| Letter From Toronto
July 13, 2005
Thoughts from north of the border
Once upon a time, when I was younger, I lived for a brief
and happy time in Toronto. With my college roommate, Ron,
I had an apartment here and with the help of him and his fiancés
friends, I had quite a nice little life in Toronto. For the
better part of six months it was home base. It has always
had a warm spot in my heart since then.
This week I am back here. It is the beginning of the Where
in the world is Mat? game that will be played out over
the next eight weeks.
I have only been here twice now, since Ive been an
adult. I have often wondered about that as I seemed
to studiously avoid a city I had loved. I realize now that
it was because it was a siren song and that easily I could
have moved here; being here has always made me want to be
When I was in my early twenties, I decided at some point
I was an American. I avoided Toronto because it was the greatest
temptation I had to not be an American. It is a civilized
city; not perfect but good. It is in some ways more cosmopolitan
than even New York it has wonderful neighborhoods of
ethnic singularity. Last night the hotel was filled with a
fascinating group of Canadian citizens of Indian extraction
sorting out their lives in the hotels meeting rooms.
It was the place where I first experienced what it meant
to not be in America, though I had already once been in Central
America. Somehow being here was different. It was a western
but different culture. Radio and television were in English
and French as well as in other languages.
I learned to drink tea here and understood from my time in
Toronto that the world is a very big place.
My soul has always been filled with wanderlust, for as long
as I remember. It was fine for other folks to stay in Minneapolis
and there was a part of me that wanted to but I couldnt.
To stay would have denied some part of myself that was as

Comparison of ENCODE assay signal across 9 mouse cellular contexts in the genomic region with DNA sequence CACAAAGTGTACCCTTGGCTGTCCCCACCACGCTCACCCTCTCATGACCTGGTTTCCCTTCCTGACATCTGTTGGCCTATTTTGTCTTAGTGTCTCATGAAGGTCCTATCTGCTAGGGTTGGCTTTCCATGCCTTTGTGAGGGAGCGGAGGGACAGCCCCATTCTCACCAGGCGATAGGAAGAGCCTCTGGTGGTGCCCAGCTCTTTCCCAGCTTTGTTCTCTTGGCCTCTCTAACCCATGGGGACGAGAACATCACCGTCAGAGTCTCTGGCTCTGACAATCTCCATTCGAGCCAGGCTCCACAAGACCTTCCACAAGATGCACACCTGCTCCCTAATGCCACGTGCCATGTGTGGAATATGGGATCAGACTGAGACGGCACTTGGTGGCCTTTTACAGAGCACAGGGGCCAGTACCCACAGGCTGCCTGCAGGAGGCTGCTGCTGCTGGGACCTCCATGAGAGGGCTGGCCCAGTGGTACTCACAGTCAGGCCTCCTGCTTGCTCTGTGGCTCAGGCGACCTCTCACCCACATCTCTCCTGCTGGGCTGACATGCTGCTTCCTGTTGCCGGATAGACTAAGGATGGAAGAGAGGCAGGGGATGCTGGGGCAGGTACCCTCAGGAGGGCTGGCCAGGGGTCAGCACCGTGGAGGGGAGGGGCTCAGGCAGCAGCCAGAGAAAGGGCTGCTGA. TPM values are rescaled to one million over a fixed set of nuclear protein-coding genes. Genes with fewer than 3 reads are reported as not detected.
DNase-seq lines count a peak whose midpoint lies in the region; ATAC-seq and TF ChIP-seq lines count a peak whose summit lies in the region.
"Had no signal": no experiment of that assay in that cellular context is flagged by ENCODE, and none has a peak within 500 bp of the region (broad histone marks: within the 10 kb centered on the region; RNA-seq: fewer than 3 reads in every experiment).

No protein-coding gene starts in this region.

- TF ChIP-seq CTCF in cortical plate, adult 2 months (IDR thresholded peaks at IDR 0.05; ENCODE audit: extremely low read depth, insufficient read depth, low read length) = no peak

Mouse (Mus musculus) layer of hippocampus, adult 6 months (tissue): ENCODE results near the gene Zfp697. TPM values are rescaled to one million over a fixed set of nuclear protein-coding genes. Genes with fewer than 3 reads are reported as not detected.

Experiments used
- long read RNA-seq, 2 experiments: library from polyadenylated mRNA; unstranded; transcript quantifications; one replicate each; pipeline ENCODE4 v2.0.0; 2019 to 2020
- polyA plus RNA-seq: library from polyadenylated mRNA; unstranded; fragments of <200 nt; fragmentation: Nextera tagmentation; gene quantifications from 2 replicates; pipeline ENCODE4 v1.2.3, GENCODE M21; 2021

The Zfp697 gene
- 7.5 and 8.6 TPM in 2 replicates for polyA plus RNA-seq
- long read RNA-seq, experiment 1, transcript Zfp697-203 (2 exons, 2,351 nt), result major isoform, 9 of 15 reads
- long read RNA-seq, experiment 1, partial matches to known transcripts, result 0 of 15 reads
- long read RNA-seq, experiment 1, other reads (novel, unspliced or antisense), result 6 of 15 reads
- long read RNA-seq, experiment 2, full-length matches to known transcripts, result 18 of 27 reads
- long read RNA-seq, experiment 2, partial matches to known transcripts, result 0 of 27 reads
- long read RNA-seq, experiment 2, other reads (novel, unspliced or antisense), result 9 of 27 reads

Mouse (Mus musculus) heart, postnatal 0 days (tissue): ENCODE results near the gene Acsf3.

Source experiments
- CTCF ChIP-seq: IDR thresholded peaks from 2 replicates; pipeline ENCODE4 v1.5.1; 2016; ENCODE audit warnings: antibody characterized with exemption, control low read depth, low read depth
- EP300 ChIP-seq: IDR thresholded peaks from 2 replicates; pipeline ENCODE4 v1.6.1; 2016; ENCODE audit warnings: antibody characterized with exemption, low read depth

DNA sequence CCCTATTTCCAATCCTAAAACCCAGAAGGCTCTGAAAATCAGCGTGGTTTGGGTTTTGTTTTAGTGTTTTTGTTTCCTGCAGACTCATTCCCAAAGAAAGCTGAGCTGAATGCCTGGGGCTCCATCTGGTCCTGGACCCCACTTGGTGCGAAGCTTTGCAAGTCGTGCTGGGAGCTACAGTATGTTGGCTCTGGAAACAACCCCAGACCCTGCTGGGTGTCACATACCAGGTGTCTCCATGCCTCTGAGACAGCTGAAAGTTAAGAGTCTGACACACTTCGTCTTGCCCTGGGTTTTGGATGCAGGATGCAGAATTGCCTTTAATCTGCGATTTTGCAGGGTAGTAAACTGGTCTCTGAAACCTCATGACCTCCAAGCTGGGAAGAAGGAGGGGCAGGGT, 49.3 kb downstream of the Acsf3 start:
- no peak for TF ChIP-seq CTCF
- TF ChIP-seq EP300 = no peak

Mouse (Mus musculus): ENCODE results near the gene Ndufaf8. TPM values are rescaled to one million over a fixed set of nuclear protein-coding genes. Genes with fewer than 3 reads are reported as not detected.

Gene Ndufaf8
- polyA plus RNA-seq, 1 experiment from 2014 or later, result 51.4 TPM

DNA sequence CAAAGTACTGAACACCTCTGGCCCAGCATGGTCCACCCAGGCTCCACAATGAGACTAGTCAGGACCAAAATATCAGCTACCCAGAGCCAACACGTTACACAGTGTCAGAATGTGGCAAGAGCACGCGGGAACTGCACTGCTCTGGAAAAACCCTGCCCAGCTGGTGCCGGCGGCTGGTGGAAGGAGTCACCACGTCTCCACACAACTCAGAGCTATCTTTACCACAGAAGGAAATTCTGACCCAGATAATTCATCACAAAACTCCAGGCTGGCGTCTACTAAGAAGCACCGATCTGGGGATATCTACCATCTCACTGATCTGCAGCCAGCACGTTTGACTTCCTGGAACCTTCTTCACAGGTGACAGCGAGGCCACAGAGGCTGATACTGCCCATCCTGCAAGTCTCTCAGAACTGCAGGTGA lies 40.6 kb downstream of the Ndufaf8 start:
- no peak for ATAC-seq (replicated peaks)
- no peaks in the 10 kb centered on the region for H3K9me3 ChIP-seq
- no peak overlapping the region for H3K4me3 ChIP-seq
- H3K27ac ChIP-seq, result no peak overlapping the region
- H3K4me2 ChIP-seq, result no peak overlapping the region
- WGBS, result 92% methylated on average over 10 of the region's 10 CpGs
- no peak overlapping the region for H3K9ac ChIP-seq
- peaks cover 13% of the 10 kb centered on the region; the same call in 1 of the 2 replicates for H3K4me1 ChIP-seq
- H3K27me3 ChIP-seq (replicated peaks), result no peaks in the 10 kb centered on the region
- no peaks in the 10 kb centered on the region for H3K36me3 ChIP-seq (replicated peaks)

necessary to me as the air I breathe. Luckily, events in my
life pushed me out into the world and sometimes I have been
happiest out here on the road, learning about new cities,
new places, attempting to see places as they are not
as I might wish them to be.
It also, now, makes me appreciate what I have even more
the little house on the creek in Claverack, which is the place
we have owned the longest. Moving about, I have bought and
sold home after home and now I suspect Im finished with
that. Claverack is home; the point from which all roads will
lead and return.
Toronto is still a siren song. Being here, even for a few
days of doing business, makes me hunger to be here more.
I like the Canadian spirit and their civilized civility.
This is the fifth largest city on the continent after Mexico
City, New York, Los Angeles and Chicago. Only since Guiliani
has New York regained its basic sense of civility. Chicago
has it because it is Mid-Western. Mexico City I shall learn
about next week.
Toronto, interestingly, strikes me as the most integrated
of cities to which I have been. It, like most of Canada, takes
things in stride and moves on. It embraces everything from
a variety of cultures to gay marriage and works to make not
too big a deal of any of it. It is a city that wants to show
the world how to get along.
I am here in Toronto in the wake of the bombings in Britain,
an event that strikes them very deeply as this country and
this city is more deeply tied to London and England than we
are, connected by the experience of having been part of the
Empire, of long having been a colony of Britain, still connected.
Elizabeth IIs face graces their currency and many Canadians
have spent time living in England. So they are deeply engaged
in the London bombings.
Their newspapers are publicly wrestling with the concept
that this country may too become a terrorist target; it may
not, in this new world and this new war, matter that this
country was not on the ground in Iraq and disapproved of the
invasion. It may only matter that this is a western country
and that being a city and a country that wants to show the
world how to get along may be an affront to the terrorists,
enough of a one to make an non-combatant an unwilling victim.